I write for myself. Sure, a particular piece might have an imaginary target audience, but at the end of the day the purpose of every piece I write is inherently selfish. The idea of practicing such an unashamedly selfish act on a regular basis is something I’m exploring in my Why I Write piece, so I don’t want to spend too much time on it here. But the point remains that writing is my favorite way of making sense of the world, and this sense is mine alone. Now of course the beauty of written word is that it allows us to share my ideas with other people, and for them to share with me, but these ideas are inherently personal ideas. Since I write for myself, the sense I make is, at its core, for me.
As a result of my self-seeking orientation in writing, I like to pretend I don’t care about how I present myself as a writer or who my audience might be. But as much as I enjoy pretending, when I catch myself in a moment of pure honesty I can admit the importance with which I consider the image I present. I want my reader to connect with this image and find a piece of it in him or herself. I want my reader to question the world as I question the world, to be honest and sarcastic as I am honest and sarcastic, to reflect as I reflect. In order to establish this connection, I need to present myself as a writer in the most honest way I can: through brutally transparent reflection. In being honest, I have to acknowledge every part of who I am. I cannot hide the engineer, the Californian, the skeptic, the writer, the Christian, the sassy, loving, be-there-at-four-in-the-morning friend and be honest at the same time. By being honest, I can make sense of my world. By being honest, I can help my reader who might not be able to sympathize to at least empathize. By being honest, I can reach an audience of people willing to listen. Because I write for myself, my initial audience is just me. But when I expand that audience, it can include my peers, my family, or even people I haven’t met (and will never meet).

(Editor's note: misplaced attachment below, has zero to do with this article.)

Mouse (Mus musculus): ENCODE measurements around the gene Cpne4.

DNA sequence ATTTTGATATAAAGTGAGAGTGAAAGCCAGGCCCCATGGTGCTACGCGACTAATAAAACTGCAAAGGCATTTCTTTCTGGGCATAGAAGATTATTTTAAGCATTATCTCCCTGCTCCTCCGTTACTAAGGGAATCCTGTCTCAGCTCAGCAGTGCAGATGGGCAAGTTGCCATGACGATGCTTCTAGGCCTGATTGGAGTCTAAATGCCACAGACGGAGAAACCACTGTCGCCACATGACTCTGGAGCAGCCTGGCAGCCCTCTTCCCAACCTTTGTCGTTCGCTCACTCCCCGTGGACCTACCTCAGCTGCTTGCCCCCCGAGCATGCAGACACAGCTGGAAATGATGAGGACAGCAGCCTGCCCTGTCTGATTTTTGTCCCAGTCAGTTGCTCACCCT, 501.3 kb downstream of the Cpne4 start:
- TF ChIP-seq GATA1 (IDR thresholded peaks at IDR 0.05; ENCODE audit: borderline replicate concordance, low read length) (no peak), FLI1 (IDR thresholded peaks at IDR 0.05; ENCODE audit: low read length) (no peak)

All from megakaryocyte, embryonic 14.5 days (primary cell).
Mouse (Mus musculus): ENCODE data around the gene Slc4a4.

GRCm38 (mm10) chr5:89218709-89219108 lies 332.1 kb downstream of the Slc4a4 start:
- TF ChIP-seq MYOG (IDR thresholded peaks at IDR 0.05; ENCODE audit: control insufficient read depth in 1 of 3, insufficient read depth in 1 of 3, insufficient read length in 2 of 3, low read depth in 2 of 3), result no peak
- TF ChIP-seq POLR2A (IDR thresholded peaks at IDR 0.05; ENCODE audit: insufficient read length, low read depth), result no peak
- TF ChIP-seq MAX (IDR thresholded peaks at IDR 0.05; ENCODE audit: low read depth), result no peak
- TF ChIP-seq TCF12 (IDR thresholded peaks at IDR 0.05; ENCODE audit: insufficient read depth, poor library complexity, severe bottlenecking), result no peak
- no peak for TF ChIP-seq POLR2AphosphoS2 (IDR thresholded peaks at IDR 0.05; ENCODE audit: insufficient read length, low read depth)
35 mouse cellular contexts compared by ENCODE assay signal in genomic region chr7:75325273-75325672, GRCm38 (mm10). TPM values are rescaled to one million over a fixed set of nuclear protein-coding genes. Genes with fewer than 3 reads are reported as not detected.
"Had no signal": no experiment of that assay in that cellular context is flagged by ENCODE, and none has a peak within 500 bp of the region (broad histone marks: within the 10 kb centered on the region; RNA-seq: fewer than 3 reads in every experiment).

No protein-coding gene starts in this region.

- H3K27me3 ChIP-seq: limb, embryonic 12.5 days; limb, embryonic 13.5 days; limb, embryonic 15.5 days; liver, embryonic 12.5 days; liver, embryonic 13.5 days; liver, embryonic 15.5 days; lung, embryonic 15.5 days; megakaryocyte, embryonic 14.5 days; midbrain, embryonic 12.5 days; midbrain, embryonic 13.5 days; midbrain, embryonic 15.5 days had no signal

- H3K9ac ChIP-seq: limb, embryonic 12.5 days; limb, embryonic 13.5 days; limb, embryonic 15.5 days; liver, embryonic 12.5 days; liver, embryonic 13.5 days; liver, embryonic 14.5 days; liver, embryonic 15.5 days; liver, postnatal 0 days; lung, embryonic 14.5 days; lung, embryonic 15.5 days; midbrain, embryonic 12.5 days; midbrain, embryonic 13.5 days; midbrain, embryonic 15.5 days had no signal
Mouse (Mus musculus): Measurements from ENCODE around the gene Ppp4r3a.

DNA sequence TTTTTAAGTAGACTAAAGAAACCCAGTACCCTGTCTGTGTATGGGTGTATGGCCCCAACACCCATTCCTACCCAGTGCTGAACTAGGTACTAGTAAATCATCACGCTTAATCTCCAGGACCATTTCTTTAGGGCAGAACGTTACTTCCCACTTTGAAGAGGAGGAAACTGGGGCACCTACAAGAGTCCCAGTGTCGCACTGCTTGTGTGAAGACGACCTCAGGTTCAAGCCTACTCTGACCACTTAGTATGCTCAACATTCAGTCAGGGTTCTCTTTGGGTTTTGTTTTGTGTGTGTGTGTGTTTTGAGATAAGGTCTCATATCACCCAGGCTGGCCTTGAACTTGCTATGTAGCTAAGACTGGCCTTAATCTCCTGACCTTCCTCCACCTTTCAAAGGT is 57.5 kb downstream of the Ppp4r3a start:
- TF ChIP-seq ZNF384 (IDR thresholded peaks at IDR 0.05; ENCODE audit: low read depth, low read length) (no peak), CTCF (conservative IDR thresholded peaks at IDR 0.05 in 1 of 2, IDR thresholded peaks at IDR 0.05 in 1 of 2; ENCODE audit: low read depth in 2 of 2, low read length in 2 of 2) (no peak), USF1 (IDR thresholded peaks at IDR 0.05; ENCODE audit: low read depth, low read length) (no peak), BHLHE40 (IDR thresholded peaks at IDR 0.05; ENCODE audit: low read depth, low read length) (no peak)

But I feel like all of this is more of a mission statement for my work as a whole. (I do tend to have a penchant for the melodramatic.) These are all ideas that I want to tie into all of my work, my ePortfolio included. I want my work to be distinctive, not falling over itself in an attempt to be cool and unique, but bearing the distinctive mark of my personality. A friend once described my style as “casual grace,” and this is the style I want to emulate in my ePortfolio. The look and feel I’m going for with this collection of work is a little bit Pacific Northwest hipster along with a taste of East Coast prep and a dash of California gurl. I want the ePortfolio to be accessible and interactive, since the best way to connect to reflection is also reflection. I definitely want the space to be a multimedia space, so my reader gets the chance to experience a taste of how my brain works: reading a phrase and thinking of song lyrics, conceiving an idea and tying it to movie scenes or memes, making connections right and left. If you haven’t gotten it yet, I’ll make it obnoxiously clear: I want to use my ePortfolio to make connections. At the end, that’s what it’s all about for me, and what I want to make it about for my audience.